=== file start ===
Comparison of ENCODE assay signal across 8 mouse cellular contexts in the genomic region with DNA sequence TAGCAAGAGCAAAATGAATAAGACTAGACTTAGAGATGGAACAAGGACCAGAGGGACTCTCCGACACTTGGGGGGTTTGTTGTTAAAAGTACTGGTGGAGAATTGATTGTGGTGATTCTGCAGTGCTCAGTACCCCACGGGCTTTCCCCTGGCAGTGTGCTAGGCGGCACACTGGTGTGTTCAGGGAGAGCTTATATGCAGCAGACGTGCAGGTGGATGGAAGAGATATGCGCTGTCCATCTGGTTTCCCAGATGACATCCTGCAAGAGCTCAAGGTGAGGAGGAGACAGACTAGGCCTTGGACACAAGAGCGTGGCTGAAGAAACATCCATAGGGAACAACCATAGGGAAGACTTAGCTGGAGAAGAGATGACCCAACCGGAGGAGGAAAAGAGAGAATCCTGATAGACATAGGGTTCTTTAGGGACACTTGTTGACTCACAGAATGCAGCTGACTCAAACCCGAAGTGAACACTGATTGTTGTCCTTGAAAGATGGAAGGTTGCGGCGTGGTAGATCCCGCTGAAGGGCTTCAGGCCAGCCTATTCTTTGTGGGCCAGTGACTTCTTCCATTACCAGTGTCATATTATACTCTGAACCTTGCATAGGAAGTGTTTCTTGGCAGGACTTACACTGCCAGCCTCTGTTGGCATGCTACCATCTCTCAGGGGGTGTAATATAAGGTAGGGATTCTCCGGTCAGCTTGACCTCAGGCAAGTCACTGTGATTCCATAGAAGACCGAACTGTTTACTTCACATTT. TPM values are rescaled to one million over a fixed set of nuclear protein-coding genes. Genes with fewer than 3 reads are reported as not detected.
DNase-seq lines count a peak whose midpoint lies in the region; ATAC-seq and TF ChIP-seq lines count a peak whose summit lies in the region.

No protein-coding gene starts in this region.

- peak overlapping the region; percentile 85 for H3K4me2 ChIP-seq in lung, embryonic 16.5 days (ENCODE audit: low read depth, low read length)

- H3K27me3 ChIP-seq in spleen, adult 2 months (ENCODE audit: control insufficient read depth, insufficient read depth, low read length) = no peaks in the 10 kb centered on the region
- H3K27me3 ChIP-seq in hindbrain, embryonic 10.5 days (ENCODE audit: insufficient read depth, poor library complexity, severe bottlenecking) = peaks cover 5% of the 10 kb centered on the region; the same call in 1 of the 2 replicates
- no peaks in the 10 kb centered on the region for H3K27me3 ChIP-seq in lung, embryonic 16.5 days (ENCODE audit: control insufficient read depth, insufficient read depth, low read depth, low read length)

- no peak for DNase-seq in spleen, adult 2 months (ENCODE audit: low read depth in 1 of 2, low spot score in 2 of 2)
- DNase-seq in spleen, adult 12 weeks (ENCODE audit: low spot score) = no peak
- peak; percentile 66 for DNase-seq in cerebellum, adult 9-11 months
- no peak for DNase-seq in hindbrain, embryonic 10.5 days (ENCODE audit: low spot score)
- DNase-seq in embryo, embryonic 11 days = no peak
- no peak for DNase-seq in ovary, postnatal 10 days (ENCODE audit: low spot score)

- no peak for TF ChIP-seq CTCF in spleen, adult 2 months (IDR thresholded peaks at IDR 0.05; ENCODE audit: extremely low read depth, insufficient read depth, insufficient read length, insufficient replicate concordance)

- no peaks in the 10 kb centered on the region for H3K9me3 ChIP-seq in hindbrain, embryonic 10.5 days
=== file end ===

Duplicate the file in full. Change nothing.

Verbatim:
Comparison of ENCODE assay signal across 8 mouse cellular contexts in the genomic region with DNA sequence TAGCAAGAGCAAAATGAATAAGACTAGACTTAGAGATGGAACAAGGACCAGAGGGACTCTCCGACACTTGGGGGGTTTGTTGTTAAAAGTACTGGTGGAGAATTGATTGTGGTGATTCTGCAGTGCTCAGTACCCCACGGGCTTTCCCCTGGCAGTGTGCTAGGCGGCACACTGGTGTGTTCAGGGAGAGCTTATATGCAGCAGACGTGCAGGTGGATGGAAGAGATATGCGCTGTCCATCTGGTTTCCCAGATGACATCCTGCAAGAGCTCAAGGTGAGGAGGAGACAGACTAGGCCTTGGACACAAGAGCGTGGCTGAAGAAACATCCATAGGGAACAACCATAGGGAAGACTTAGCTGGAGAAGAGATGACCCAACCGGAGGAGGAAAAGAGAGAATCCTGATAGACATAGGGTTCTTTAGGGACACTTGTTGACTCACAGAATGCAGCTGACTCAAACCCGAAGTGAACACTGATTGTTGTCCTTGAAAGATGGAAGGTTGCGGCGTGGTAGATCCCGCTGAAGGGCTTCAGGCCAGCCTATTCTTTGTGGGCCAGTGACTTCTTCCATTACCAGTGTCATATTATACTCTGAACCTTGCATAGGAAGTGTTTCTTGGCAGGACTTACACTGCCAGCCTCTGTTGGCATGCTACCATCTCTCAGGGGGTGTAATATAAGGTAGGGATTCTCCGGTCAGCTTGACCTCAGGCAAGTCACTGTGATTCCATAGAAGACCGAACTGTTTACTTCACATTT. TPM values are rescaled to one million over a fixed set of nuclear protein-coding genes. Genes with fewer than 3 reads are reported as not detected.
DNase-seq lines count a peak whose midpoint lies in the region; ATAC-seq and TF ChIP-seq lines count a peak whose summit lies in the region.

No protein-coding gene starts in this region.

- peak overlapping the region; percentile 85 for H3K4me2 ChIP-seq in lung, embryonic 16.5 days (ENCODE audit: low read depth, low read length)

- H3K27me3 ChIP-seq in spleen, adult 2 months (ENCODE audit: control insufficient read depth, insufficient read depth, low read length) = no peaks in the 10 kb centered on the region
- H3K27me3 ChIP-seq in hindbrain, embryonic 10.5 days (ENCODE audit: insufficient read depth, poor library complexity, severe bottlenecking) = peaks cover 5% of the 10 kb centered on the region; the same call in 1 of the 2 replicates
- no peaks in the 10 kb centered on the region for H3K27me3 ChIP-seq in lung, embryonic 16.5 days (ENCODE audit: control insufficient read depth, insufficient read depth, low read depth, low read length)

- no peak for DNase-seq in spleen, adult 2 months (ENCODE audit: low read depth in 1 of 2, low spot score in 2 of 2)
- DNase-seq in spleen, adult 12 weeks (ENCODE audit: low spot score) = no peak
- peak; percentile 66 for DNase-seq in cerebellum, adult 9-11 months
- no peak for DNase-seq in hindbrain, embryonic 10.5 days (ENCODE audit: low spot score)
- DNase-seq in embryo, embryonic 11 days = no peak
- no peak for DNase-seq in ovary, postnatal 10 days (ENCODE audit: low spot score)

- no peak for TF ChIP-seq CTCF in spleen, adult 2 months (IDR thresholded peaks at IDR 0.05; ENCODE audit: extremely low read depth, insufficient read depth, insufficient read length, insufficient replicate concordance)

- no peaks in the 10 kb centered on the region for H3K9me3 ChIP-seq in hindbrain, embryonic 10.5 days